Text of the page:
THE WIZ (1978)
Reviewed by Jerry Saravia
"The Wiz" was one of the last films to have a completely black cast after the blaxploitation era, at least for a while. The film was a financial and critical disaster and it also marked Diana Ross's last role in a film. What a shame. It doesn't hold a candle to its 1939 counterpart but 'The Wiz" is far from being the dreary experience that critics claimed it was. It is upbeat in tone and contains its share of dazzling musical sequences and resplendent stage design and visual effects. Of course, my favorite number would be "Ease on Down the Road" with Michael Jackson pulling out all the stops in a musical performance that is probably the most memorable and uplifting. I also love the graffiti people that come out of the walls and do a number, or the rotating colorful outfits of the dancers in Emerald City. There is also a rousing number by Mabel King as she sings "Don't Nobody Bring Me No Bad News."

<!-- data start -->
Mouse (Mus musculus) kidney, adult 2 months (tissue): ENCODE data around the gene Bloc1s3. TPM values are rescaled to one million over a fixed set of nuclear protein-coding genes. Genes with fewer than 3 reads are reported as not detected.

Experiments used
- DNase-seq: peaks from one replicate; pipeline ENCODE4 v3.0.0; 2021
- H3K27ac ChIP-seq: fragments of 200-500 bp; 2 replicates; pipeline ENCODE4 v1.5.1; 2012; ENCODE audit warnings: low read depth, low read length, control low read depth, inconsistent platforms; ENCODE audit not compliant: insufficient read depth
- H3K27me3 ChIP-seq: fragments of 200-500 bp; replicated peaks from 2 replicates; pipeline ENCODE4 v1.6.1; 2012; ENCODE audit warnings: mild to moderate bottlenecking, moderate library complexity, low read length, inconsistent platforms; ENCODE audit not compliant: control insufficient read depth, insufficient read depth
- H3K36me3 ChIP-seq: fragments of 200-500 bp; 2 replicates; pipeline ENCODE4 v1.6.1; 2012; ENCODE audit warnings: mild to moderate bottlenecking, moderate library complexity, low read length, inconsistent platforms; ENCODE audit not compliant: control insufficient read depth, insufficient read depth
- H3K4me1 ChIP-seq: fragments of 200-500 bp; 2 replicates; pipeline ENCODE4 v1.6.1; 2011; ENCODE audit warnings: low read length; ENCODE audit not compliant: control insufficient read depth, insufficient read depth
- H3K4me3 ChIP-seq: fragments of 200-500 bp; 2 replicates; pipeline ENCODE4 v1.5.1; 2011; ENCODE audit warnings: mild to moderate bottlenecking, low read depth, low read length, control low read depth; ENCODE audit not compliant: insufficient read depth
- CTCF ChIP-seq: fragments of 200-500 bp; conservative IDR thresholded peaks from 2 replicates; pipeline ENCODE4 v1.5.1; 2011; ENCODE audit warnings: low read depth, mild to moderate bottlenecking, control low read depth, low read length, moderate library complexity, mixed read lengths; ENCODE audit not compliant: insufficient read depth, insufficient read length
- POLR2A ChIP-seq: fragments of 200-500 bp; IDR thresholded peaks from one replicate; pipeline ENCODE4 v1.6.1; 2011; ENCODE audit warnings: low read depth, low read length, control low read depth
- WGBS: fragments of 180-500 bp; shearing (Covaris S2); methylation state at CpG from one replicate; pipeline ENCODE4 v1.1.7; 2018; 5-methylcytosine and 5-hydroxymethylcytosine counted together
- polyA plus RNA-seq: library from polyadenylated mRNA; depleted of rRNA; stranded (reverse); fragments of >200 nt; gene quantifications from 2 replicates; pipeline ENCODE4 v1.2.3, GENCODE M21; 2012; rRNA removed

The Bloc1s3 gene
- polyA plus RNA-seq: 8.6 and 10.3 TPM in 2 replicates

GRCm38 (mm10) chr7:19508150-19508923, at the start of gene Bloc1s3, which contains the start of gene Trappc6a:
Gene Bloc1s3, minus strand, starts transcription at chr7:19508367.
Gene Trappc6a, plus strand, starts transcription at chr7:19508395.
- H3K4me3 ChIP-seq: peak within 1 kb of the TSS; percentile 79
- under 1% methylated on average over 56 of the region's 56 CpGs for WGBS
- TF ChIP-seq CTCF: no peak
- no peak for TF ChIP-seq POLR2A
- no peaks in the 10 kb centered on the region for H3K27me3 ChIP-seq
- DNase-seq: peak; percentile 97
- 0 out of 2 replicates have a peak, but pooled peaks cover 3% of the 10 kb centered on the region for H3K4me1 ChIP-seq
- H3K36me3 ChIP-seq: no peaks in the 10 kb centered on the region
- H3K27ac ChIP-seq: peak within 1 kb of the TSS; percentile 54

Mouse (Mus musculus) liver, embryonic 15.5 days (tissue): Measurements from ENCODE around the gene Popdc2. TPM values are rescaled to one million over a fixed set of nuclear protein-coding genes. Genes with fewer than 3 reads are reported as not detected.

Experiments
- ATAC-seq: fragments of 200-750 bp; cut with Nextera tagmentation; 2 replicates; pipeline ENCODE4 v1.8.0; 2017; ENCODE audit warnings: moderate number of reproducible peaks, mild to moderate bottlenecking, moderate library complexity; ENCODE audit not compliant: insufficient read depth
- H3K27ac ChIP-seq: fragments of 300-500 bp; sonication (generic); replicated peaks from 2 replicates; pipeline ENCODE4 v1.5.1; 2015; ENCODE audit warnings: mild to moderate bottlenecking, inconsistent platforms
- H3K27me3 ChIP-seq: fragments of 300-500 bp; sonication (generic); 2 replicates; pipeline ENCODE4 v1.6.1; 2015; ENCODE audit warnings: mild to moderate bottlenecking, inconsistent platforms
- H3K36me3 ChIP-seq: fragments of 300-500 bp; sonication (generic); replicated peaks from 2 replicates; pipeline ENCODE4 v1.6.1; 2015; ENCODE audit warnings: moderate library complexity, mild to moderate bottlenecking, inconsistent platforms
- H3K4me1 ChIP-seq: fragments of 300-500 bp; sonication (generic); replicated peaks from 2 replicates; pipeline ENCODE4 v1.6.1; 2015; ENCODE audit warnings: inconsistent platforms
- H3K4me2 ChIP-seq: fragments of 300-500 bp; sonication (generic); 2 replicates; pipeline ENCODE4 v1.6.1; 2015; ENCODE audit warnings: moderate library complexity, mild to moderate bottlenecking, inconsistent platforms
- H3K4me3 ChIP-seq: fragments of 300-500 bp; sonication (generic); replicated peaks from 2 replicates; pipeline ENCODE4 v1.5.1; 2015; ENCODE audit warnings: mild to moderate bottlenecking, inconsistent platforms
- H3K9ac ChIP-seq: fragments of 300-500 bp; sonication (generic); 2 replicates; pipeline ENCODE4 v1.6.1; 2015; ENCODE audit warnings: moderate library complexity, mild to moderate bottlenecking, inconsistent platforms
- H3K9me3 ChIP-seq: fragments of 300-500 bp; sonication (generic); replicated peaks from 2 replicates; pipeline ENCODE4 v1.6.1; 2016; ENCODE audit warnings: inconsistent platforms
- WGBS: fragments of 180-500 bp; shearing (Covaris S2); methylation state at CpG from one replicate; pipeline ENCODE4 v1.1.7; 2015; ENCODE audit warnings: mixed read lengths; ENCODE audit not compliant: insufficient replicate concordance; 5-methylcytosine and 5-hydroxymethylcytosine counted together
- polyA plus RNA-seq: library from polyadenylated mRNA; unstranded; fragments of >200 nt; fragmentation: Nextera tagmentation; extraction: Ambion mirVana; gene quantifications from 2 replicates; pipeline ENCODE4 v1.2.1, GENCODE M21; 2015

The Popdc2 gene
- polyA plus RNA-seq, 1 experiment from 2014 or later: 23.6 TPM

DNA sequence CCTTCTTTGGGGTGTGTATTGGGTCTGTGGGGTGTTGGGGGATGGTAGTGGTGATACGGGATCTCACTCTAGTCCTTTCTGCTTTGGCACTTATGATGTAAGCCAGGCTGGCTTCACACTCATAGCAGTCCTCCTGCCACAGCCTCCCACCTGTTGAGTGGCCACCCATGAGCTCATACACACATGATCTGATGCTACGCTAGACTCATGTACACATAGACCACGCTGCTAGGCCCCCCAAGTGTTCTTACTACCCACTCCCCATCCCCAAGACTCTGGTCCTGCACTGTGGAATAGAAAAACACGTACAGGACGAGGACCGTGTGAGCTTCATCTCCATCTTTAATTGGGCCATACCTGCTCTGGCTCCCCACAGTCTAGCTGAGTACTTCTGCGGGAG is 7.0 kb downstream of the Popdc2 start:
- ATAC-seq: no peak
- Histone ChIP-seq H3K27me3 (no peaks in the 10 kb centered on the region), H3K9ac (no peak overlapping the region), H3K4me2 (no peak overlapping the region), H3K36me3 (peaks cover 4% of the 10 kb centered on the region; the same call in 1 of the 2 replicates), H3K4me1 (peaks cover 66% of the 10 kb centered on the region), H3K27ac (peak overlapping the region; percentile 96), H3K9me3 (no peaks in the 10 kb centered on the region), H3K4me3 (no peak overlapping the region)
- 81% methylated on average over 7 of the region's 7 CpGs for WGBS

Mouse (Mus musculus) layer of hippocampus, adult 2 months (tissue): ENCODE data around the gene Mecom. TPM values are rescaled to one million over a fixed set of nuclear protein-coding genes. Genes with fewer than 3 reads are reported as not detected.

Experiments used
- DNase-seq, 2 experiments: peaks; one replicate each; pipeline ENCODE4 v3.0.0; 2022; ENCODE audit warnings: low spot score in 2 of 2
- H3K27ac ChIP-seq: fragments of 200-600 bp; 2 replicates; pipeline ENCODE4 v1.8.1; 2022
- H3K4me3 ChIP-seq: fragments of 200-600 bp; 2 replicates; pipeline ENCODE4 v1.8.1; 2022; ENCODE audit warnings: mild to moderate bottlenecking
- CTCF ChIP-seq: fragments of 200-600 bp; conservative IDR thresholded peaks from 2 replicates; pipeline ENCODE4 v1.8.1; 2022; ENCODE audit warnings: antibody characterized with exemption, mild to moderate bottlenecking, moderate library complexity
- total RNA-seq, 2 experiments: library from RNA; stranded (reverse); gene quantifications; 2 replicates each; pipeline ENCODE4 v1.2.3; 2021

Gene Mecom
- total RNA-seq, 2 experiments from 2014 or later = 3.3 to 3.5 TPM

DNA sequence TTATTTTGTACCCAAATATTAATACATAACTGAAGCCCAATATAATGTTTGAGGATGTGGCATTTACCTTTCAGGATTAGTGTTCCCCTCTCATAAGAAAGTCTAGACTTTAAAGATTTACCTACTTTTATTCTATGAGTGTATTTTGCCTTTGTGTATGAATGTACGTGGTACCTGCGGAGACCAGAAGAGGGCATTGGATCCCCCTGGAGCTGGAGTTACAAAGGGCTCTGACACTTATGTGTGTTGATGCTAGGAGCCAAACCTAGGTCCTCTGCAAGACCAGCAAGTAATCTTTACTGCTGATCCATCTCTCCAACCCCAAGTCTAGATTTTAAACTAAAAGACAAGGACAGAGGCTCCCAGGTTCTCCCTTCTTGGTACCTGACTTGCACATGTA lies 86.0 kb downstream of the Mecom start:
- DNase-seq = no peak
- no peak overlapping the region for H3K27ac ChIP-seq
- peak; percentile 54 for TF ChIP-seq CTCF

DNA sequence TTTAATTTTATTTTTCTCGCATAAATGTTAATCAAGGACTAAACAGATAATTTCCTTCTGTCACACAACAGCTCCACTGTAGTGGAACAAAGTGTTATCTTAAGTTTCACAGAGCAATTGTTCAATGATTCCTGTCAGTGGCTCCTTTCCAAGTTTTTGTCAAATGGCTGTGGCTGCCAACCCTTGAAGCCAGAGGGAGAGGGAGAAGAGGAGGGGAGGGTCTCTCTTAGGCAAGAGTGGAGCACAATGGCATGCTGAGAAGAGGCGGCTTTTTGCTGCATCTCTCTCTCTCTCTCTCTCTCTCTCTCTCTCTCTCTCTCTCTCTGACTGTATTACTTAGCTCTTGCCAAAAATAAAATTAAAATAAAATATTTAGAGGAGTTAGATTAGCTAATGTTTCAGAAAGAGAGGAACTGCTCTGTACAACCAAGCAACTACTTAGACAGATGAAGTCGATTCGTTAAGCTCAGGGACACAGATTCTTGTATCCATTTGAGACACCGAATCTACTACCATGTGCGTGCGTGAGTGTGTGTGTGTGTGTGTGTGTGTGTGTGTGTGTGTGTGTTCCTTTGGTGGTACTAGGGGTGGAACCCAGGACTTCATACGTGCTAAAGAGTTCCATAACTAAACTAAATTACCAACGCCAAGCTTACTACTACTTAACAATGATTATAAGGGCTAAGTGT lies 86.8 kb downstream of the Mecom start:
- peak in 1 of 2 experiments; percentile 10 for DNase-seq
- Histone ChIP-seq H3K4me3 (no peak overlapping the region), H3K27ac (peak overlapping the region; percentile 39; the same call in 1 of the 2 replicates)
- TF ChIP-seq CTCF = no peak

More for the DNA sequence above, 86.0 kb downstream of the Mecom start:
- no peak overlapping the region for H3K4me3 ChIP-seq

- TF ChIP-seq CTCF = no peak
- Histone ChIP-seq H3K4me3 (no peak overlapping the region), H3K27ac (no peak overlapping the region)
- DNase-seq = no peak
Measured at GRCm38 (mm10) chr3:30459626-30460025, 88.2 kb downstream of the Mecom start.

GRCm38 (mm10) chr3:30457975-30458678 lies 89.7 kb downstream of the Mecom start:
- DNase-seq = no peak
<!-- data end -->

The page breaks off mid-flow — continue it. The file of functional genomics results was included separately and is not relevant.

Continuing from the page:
"The Wiz" is perfectly fitting and admirable entertainment but it does have its snail-paced moments that threaten the overall musical's jagged rhythms. At 2 hours and 13 minutes, the movie does wear out its welcome especially after Pryor's appearance where he looks a little too withdrawn (compared to Frank Morgan's Oz in the original, I wonder who is more depressed in this movie, Oz or Dorothy?) Diana Ross, however, is engaging throughout (who sadly only appeared in a couple of TV movies since), appearing rather unglamorous that suits her role as an innocent who is astounded by this new world that mirrors her own. I did miss the significance of the opening scenes where she is clearly unhappy. We understood the reasons behind Judy Garland's Dorothy in the bare wasteland of sepia-toned Kansas, the kidnapping of her dog, etc. But we miss any understanding of this Dorothy's sorrow from the beginning - she finds herself at the end by clicking on her heels and heading home. But does she want to be there? Or does she miss being south of 125th street?
I still hope "The Wiz" can have a renewed lease in light of the rekindled interest of musicals in general. Who wouldn't want to ease on down the road again?